The target population would initially include high-school students 18 years of age, school counselors, parents, and perhaps adolescent treatment providers. Conducting research with students at least 18 years of age reduces human subjects' issues that must be considered when minors are involved in research, although over time research could be conducted with adolescents as well.


There are several advantages to using qualitative methodologies to improve substance abuse prevention programming among adolescents. First, implementing focus groups and/or individual interviews to collect data on substance use and abuse trends is relatively inexpensive, compared to conducting large-scale epidemiologic surveys. Second, compared to survey approaches, the results of qualitative interviews can be analyzed and reports and recommendations developed more rapidly. Third, qualitative methods can be adapted to address local issues of concern. These issues might include specific focus on particular emerging drug trends, such as the recent increase nationally in MDMA/Ecstasy abuse among adolescents and young adults. Other local issues of interest might include evaluating attitudes toward new prevention programming materials, such as new videos or print media. In this case, qualitative methods could be used to determine the attitudes of both adolescents and parents toward the new prevention programming materials. Qualitative methods can be used successfully with minimal training; such methodologies could be readily adopted by local school boards or agencies to improve prevention programming. Finally, the results from qualitative methods could have more appeal to lay policy makers, because they more readily portray issues related to substance abuse from the perspectives of young people themselves.

* To date, the OSAM Network has focused on monitoring substance abuse trends among adult populations.


Falck, R.S., Wang, J., Carlson, R.G., & Siegal, H.A. (2002). Variability in drug use prevalence across school districts in the same locale in Ohio. Journal of School Health, 72, 288-293.

Hantman, I. & Crosse, S. (2002). Progress in prevention: Report on the national study of local education agency activities under the Safe and Drug Free Schools and Communities Act. Washington, D.C.: U.S. Department of Education, Office of the Under Secretary, Planning and Evaluation Service.

Johnston, L., O'Malley, P., & Bachman, J. (1991). Drug use among American high school seniors, college students, and young adults, 1975-1990. Vol. 1. High School Seniors. Rockville, MD: National Institute on Drug Abuse.

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NIDA. (1999). Preventing drug use among children and adolescents: A research-based guide. NIH Publication No. 99-4212. Rockville, MD: National Institute on Drug Abuse.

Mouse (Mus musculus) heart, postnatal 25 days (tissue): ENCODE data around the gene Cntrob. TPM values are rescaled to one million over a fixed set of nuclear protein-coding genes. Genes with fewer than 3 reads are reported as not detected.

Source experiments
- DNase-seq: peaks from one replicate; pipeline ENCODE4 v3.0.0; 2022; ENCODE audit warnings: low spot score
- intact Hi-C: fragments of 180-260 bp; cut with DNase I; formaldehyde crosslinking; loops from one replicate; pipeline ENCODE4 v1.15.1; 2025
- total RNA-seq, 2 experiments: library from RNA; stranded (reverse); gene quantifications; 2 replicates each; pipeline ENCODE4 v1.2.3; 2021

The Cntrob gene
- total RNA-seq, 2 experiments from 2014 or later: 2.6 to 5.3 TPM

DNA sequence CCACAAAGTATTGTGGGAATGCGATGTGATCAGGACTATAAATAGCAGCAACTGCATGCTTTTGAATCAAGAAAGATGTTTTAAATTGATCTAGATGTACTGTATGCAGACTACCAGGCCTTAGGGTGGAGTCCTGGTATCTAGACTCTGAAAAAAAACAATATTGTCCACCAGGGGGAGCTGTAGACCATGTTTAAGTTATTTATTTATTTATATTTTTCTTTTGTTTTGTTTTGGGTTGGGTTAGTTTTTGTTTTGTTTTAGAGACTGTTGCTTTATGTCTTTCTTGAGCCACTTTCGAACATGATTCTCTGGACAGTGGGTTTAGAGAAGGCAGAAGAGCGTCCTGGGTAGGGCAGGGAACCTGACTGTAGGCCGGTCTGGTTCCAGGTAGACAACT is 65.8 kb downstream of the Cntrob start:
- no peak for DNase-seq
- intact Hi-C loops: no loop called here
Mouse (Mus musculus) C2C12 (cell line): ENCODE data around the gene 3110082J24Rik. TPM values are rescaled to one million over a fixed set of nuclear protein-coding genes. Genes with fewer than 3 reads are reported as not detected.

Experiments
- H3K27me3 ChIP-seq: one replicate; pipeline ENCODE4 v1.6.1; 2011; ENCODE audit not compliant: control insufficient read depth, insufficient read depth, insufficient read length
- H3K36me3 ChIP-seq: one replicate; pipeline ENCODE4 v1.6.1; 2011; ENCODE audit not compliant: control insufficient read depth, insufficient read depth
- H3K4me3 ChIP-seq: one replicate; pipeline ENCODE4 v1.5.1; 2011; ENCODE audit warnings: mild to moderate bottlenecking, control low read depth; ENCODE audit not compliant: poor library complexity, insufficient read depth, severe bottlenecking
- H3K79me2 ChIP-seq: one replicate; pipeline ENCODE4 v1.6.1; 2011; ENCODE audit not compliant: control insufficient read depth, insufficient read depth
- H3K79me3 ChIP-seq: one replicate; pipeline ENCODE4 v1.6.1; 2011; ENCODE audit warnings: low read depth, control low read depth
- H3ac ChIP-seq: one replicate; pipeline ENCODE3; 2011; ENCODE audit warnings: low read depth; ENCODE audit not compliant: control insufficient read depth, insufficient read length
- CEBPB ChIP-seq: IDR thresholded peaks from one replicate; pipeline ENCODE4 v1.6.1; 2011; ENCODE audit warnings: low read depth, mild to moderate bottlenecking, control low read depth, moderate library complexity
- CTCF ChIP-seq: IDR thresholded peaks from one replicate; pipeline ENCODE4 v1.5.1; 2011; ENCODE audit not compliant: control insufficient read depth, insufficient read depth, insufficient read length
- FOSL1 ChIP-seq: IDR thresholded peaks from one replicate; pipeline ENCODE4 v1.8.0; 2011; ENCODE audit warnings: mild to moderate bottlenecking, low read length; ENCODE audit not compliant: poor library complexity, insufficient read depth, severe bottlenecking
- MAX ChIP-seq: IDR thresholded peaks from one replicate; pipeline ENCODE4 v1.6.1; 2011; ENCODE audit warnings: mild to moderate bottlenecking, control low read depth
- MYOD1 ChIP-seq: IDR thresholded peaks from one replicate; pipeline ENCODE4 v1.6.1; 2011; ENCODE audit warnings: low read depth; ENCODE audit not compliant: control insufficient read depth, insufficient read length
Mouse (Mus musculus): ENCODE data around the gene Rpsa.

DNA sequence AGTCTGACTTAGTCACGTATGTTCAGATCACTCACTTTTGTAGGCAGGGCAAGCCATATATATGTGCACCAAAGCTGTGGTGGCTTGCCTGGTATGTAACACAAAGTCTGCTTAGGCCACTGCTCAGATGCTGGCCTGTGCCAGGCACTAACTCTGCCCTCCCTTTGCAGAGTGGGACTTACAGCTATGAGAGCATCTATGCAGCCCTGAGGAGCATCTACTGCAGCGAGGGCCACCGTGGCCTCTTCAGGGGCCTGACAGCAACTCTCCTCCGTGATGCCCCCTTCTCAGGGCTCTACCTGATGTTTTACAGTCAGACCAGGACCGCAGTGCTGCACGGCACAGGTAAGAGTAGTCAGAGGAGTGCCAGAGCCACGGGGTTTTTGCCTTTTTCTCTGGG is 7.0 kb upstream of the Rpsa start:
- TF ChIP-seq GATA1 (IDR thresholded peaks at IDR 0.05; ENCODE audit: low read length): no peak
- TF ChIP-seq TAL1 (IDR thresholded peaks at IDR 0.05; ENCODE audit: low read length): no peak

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Ohio Substance Abuse Monitoring Network. (2003, June). Surveillance of drug trends in the state of Ohio: January 2003-June 2003. Columbus, OH: Ohio Department of Alcohol and Drug Addiction Services, Wright State University and the University of Akron. Available from

Patton, M.Q. (1999). Enhancing the quality and credibility of qualitative analysis. Health Services Research, 34, 1189-1208.

Ouellet, L., Wiebel, W., & Jimenez, A. (1995). Team research methods for studying intranasal heroin use and its HIV risks. In E. Lambert, R. Ashery, & R. Needle, (eds.) Qualitative methods in drug abuse and HIV research. NIDA Research Monograph 157. Rockville, MD: National Institute on Drug Abuse.

Siegal, H.A., Carlson, R.G., Kenne, D.R., Starr, S., & Stephens, R.C. (2000). The Ohio substance abuse monitoring network: Constructing and operating a statewide epidemiologic intelligence system. American Journal of Public Health, 90, 1835-1837.

Wright State University, School of Medicine (2002). Dayton area drug survey: A biennial survey of self-reported drug use. Retrieved October 23, 2003, from table1a.html.

Author Note

Raminta Daniulaityte, Harvey A. Siegal, Robert G. Carlson, Deric R. Kenne, Center for Interventions, Treatment & Addictions Research, Wright State University, School of Medicine, Dayton, Ohio; Sanford Starr, and Brad De Camp, Ohio Department of Alcohol and Drug Addiction Services, Columbus, Ohio.

Correspondence concerning this article should be addressed to Raminta Daniulaityte, Wright State University School of Medicine, 143 Biological Sciences Building, 3640 Colonel Glenn Highway, Dayton, Ohio. 45435 Tel: (937) 775-2066; Fax: (937) 775-2066; E-mail:
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Title Annotation:Qualitative Epidemiologic Methods
Author:DeCamp, Brad
Publication:Journal of Alcohol & Drug Education
Geographic Code:1USA
Date:Sep 1, 2004